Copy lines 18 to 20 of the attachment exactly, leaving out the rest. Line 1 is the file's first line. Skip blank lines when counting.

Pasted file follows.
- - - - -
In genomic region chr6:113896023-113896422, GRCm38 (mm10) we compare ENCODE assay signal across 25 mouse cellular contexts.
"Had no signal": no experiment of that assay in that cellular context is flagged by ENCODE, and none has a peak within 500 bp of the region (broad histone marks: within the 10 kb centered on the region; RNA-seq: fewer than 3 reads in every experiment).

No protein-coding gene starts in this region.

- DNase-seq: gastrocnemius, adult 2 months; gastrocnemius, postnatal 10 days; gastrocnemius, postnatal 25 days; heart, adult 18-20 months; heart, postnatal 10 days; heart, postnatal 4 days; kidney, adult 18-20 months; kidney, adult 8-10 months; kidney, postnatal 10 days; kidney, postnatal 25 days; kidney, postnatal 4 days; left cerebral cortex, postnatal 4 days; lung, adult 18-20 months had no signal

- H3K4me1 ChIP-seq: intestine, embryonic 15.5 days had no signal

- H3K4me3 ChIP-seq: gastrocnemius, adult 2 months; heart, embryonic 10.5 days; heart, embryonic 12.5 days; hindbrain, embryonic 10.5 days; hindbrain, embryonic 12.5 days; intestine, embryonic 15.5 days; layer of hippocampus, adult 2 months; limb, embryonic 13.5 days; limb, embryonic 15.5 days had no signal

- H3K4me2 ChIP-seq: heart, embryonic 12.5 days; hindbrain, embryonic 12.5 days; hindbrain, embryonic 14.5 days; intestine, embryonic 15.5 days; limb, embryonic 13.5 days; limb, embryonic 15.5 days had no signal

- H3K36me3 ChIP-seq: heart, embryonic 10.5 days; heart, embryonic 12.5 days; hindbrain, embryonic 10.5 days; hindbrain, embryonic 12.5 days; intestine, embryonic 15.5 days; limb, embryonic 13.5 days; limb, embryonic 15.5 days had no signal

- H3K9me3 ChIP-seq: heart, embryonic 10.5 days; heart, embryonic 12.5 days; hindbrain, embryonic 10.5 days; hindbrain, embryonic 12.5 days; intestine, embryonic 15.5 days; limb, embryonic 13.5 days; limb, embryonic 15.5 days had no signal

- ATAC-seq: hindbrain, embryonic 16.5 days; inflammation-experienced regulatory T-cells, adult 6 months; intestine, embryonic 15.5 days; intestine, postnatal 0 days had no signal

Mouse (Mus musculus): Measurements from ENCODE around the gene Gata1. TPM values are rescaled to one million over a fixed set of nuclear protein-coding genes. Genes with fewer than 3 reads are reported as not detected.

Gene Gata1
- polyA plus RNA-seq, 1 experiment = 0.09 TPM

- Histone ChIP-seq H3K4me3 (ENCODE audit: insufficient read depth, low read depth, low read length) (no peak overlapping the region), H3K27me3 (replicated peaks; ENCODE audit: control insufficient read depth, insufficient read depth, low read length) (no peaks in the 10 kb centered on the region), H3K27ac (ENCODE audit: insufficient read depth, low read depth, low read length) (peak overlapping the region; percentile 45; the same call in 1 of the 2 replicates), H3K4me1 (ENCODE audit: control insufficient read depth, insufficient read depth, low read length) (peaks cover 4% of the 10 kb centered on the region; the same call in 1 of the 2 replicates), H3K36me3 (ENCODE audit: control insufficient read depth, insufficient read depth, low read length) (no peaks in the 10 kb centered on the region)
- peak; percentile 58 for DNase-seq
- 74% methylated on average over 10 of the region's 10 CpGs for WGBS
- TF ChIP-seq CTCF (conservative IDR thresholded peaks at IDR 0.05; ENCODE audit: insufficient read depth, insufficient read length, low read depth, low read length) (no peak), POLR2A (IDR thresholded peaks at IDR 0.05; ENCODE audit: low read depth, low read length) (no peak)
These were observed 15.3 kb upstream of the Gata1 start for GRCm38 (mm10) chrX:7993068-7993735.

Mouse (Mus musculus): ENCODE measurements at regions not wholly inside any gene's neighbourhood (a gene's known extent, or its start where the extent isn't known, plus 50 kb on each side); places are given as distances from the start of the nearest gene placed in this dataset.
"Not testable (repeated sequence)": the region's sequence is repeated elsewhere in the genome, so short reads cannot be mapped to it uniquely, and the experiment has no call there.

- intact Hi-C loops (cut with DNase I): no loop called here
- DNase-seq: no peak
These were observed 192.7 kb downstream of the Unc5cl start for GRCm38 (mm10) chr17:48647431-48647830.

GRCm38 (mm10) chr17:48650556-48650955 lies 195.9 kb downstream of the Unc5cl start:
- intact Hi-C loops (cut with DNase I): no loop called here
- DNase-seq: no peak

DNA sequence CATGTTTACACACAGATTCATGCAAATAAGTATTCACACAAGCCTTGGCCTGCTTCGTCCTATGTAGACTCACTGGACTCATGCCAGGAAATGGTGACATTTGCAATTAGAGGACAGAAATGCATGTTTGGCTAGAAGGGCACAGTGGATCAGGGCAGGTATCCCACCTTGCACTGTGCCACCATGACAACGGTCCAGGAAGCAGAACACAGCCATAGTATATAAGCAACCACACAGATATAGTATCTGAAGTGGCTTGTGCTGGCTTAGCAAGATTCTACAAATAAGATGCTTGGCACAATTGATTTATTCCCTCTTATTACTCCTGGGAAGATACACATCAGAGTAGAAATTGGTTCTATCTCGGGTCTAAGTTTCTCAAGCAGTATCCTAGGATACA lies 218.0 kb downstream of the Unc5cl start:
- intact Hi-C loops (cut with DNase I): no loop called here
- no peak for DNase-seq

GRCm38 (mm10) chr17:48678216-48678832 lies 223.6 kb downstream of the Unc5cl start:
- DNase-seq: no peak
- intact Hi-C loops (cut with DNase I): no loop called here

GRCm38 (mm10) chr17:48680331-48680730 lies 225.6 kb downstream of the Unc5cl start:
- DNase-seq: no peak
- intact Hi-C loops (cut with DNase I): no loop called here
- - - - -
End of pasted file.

These were observed 15.3 kb upstream of the Gata1 start for GRCm38 (mm10) chrX:7993068-7993735.

Mouse (Mus musculus): ENCODE measurements at regions not wholly inside any gene's neighbourhood (a gene's known extent, or its start where the extent isn't known, plus 50 kb on each side); places are given as distances from the start of the nearest gene placed in this dataset.
"Not testable (repeated sequence)": the region's sequence is repeated elsewhere in the genome, so short reads cannot be mapped to it uniquely, and the experiment has no call there.